After years of driving by the Argo mill in Idaho Springs, Colorado, we decided to turn off of I-70 and take the tour. Admittedly my interest in the mining history of the west had something to do with it.
This is a very unusual historical site and is worth a stop for those with an interest in history and mining. The facility consists of a red mill building built along the slope of the mountainside and, separately, access to the entrance of the Argo tunnel. Adult tickets cost $15 and in exchange for the fee, you get a movie and a talk on the history of the mill by a staffer, and a pack of sand for your gold panning lesson. The sample of sand is salted with gold flakes so that everyone has a decent chance of recovering some flakes.
What makes the Argo mill unusual? Several things. Most obviously, it is a gold mill that is quite well preserved. Most gold-rush era mill sites were in various stages of ruin in the early 2oth century. That this mill has been so well preserved alone makes it worth a visit. Add to that the machinery that is on display and you will get a fairly good idea of what it must have been like to work in such a place.
The other major reason for the unique quality of the Argo is it’s association and proximity to the Argo Tunnel. The 4.16 mile long tunnel was begun in 1893 and completed in 1910. The idea behind the tunnel was both simple and ambitious. In order to provide milling services to the mining districts to the north, a tunnel was constructed below the mines to provide both drainage and easy transportation to a mill.
Idaho Springs sits about 2000 ft below nearby Central City and is well situated for such a tunnel. The Central City gold district was a natural phenomenon at it’s peak. This section of the Colorado mineral belt was fabulously rich in gold and beginning with the 1859 discovery of gold, quickly became densely covered with mining claims from Idaho Springs northward to Central city and beyond. Hauling ore from the north to Idaho Springs was problematic owing to the topography. A major road was the Virginia Canyon road, also called the Oh-My-God road, and was unsuitable for hauling ore. Ideally, a mill should be below the entrance to the mine in order to make maximum use of gravity in the milling operations.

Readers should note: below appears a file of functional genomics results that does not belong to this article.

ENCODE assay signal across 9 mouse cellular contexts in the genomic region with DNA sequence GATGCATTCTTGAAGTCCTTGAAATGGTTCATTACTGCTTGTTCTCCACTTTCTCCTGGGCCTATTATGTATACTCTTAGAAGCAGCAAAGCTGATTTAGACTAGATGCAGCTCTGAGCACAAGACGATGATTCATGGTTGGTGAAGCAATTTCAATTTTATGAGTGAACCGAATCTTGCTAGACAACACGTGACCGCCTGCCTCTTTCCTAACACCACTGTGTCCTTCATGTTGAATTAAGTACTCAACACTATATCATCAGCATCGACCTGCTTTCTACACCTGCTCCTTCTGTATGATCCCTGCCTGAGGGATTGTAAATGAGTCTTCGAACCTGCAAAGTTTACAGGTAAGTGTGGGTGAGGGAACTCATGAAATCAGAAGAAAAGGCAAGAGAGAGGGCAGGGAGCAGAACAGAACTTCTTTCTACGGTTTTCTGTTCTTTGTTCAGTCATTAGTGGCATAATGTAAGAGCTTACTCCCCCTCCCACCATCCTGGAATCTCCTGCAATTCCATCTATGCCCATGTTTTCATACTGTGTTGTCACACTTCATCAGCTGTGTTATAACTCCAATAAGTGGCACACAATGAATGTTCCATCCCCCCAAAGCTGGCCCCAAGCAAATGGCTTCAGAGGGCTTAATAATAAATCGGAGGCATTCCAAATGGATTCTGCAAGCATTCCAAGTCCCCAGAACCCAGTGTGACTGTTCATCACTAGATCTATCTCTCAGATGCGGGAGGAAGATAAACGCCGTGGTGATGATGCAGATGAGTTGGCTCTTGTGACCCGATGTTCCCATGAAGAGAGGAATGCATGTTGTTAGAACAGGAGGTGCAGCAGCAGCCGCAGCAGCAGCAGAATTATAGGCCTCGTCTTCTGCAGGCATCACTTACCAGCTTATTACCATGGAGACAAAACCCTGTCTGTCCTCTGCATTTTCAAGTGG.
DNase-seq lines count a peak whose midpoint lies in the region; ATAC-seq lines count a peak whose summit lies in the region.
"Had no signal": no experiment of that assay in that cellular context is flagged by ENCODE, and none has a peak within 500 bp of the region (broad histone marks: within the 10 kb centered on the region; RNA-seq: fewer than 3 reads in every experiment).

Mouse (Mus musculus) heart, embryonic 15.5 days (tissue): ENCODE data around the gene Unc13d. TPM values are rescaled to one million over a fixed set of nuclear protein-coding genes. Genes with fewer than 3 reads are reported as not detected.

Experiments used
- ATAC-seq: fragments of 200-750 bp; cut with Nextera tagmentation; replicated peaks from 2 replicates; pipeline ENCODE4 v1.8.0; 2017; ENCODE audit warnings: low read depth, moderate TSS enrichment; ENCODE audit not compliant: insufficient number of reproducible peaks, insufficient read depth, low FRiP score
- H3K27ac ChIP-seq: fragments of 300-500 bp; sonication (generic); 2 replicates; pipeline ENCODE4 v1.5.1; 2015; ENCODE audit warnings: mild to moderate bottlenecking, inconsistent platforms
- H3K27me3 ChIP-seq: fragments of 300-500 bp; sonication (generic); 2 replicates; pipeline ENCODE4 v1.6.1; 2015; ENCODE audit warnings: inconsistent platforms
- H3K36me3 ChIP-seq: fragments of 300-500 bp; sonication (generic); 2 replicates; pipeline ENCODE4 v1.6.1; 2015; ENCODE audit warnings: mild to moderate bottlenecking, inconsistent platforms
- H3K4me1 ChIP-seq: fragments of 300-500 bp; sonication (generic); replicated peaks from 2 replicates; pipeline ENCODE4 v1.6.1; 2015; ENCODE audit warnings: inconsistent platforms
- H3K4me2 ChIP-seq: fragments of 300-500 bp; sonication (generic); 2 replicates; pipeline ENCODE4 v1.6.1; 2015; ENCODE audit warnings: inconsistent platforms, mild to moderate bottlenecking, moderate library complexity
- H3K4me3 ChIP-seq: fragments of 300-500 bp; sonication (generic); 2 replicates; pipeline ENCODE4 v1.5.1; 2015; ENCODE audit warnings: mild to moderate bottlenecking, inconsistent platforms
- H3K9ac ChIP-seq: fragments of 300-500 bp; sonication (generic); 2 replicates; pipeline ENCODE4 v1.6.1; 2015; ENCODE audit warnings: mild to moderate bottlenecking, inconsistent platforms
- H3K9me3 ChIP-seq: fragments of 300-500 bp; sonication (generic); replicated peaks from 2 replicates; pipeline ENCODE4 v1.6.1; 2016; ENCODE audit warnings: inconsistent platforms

When completed, ore was moved through the tunnel by ore cart from mines to the north and received at the mill in the tipple house. The ore delivery was recorded and assayed for gold content. The business model of the mill was this- ore was purchased from the mines on the basis of assay and extractable gold was recovered. This model of operation was common. Mills and smelters were customers for the mine operators. Ore was produced at the mine and sold on the basis of assay.
According to the guide at the mill, amalgamation operations were halted in the 1930’s, allegedly due to health and safety concerns. The ore was comminuted with a ball mill and subjected to separation of the gold by shaker tables. Maybe the reason cited for ceasing Hg operations is accurate, but I’ll need to see independent verification of that.
Cyanadation was practiced at the mill as well. Not much was disclosed about this process. The guide disclosed that the mill tailings were contaminated with cyanide and mercury. As it happens, cinnabar occurs naturally in the Central City mining district, according to the guide, and can be found in spoils piles. Today this contributes to total package of contaminated leachates which may find their way into the watershed.
All in all, the Argo mill is worth a visit. Like all tourist attractions, however, you have to expect that there will be some dumbing down of the scientific and engineering details. Commonly, the emphasis in a visit to a tourist mine is on the craven details of gold mania and this tour is no different. However, I am a purist. My interest relates more to the natural history of the chemical elements than the details of blasting and mucking. So, if you can turn a blind eye to lackluster docent work, such tours are interesting and useful.